Yakking's over at Republican Party of Texas convention; let the Truth-O-Meter kick in
Published on Monday, June 14th, 2010 at 5:59 p.m.
More than 1,000 people flock to Texas every day
Kicking off the convention's first general session Friday, Cathie Adams, the chairman of the Republican Party of Texas who the next day lost her bid for a full term as chair to Houston lawyer Steve Munisteri, reminded the group that the nation is watching Texas.
Why? "Because they want to know why Texas has managed to weather the economic crisis far better than other states," Adams said. "They want to know why thousands of Americans move to Texas every year in search of a good place to buy a home and raise a family."
Similarly bragging about Texas' economy, Lt. Gov. David Dewhurst was more specific: "Look at the number of people who are voting with their feet... 1,200, 1,300 a day are coming into Texas from the other 49 states, because they want your Texas dream."
The lieutenant governor's claim echoed a boast Gov. Rick Perry made in December.
We found an estimate of the actual number of people entering the state comes from the Internal Revenue Service, which tracks the addresses of people who file taxes each year, and reports that information to the Census Bureau. The IRS found that 493,840 people switched their residence to Texas between the time they filed in 2007 and when they filed in 2008 — that's about 1,353 people each day.
Statistically speaking, of course, a set number of people aren't moving to Texas every day because that number varies. But if you rely on IRS data collected in 2007 and 2008, more than 1,300 people on average were relocating here during that time frame.
We rated Perry's statement Mostly True, because using the statistic he cited, Perry was counting children born in Texas as new residents from out of state in the statistic. However, our separate research proved him — and now, Adams and Dewhurst — correct.
Twice as many police officers patrol New York City as border patrol agents man the border
Washington-bashing was the big sport this weekend, and Dewhurst joined his brethren in accusing the federal government of failing to protect our borders. We need more manpower, he said.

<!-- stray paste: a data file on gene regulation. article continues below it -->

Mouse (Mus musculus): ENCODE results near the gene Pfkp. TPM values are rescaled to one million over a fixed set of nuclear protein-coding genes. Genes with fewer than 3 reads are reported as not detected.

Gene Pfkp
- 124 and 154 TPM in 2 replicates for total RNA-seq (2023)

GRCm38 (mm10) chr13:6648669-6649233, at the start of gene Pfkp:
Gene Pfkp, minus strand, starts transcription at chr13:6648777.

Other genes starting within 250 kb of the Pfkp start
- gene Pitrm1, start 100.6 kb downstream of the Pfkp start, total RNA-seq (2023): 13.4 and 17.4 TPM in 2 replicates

"I'm at a loss to understand how a 1,900-mile border between Mexico and the United States, how a 4,000 mile border between Canada and the United States — 5,900 miles — there are only half as many border patrol on our border as are authorized cops in New York City," he said Friday. "It's crazy — crazy! Insane."
Dewhurst threw the same stat out during a May 12 interview with the Texas Tribune."You've got almost twice as many cops in New York City as you do on the entire border. That's nuts."
Answering our query, his office provided figures from the New York Police Department indicating that it has about 34,500 officers and from U.S. Customs and Border Protection that the Border Patrol has about 19,100 agents on the northern and southern U.S. borders.
We checked, and those figures stand up. The website for the New York Police Department says the agency's "current uniformed strength is approximately 34,500." And Steven Cribby, a spokesman for U.S. Customs and Border Protection, said the Border Patrol numbers about 20,000 — 17,000 of whom are stationed on the U.S-Mexico border. An additional 2,100 employees are on the border with Canada, with the rest patrolling coastal waters, primarily near Puerto Rico.
Counting only the border agents that work the southern and northern borders, the NYPD force is about 81 percent larger than the Border Patrol, almost twice the size, as Dewhurst says.
We wondered, though, if it's reasonable to compare cops working the nation's biggest city to officers monitoring our international borders.
We put that question to several law enforcement and criminal justice experts, including Samuel Walker, professor emeritus of criminal justice at the University of Nebraska at Omaha. His assessment: "The comparison of the NYPD and the Border Patrol is completely wrong, given their very different roles and working environments." Because his comparison takes the numbers out of their proper context, we rated his statement as Half True.